The Harlequin Tuskfish, Choerodon fasciatus, a large, bold wrasse species that’s popular in the aquarium trade for obvious reasons! This image captured by Leonard Low on the Great Barrier Reef, Cairns, Australia. CC BY 2.0.


There’s not a lot to say here about Wen-Ping Su and the capabilities of his Indonesian aquaculture powerhouse, Bali Aquarich, when it comes to breaking new barriers. As is often the case, news from this company arrives in nothing more than a smattering of photos shared with friends on social media.

Wen-Ping Su’s Harlequin Tuskfish broodstock, the parents of the first captive-born generation of the species.

Since we don’t all have the luxury of a personal connection with the man behind an ever-growing litany of marine ornamental aquaculture accomplishments, we’re delighted to share these first looks at what are roughly 1 cm juvenile Harlequin Tusks on the farm at Bali Aquarich.

1 cm juvenile, reared alongside angelfish eggs.
You can already see where the juvenile eyespots are forming, and all the melanin patterning matches up with known images of slightly larger juvenile Harlequin Tuskfish.

What do we know about this accomplishment? Bali Aquarich uses large broodstock ponds with multiple species housed together. Eggs are simply collected, and rearing attempts are made. This maximizes rearing attempts, particularly when there are only a small number of eggs; the co-culture of multiple species helps ensure the proper rearing densities and balance between larval fish and their prey.

The downside of this method is that the crew sometimes doesn’t know what they’re rearing until they’re settled; the upside is that sometimes there’s a big surprise! This time around, not only was a fresh batch of captive-bred Venustus Angelfish (Centropyge [Paracentropyge] venusta) reared, but another worldwide species-first was achieved, with the first captive-breeding of the Harlequin Tuskfish, Choerodon fasciatus.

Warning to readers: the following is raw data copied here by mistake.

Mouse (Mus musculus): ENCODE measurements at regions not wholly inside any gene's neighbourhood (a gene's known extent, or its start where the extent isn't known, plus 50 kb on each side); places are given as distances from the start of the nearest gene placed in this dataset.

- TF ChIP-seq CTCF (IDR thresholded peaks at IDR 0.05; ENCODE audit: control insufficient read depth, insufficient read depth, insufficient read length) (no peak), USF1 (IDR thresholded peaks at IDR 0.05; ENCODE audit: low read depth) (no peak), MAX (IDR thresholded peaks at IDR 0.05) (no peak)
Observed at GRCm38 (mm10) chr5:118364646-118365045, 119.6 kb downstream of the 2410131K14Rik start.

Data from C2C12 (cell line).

An even dozen (and what looks to be a small goby or blenny) of the first captive-bred Harlequin Tuskfish.

Wen-Ping Su doesn’t chalk this success up to luck. “We were not lucky,” he remarked. “We already tried [to breed this species] for a long time. We had to solve a lot of problems. It’s been an eight-year-long project.”

While the problems they overcome are likely going to remain trade secrets, what most excites me about an accomplishment like this is knowing that we all just learned that rearing protocols that work for Venustus Angelfish should also work to rear at least *some* Harlequin Tusks. Whether you can pair some Tusks and spawn them at home is another matter; the tanks used on the Bali Aquarich farm are measured in tonnes (in this case, a 10-tonne or roughly 2,600-gallon pond holds the broodstock)!

Image credits: Bali Aquarich

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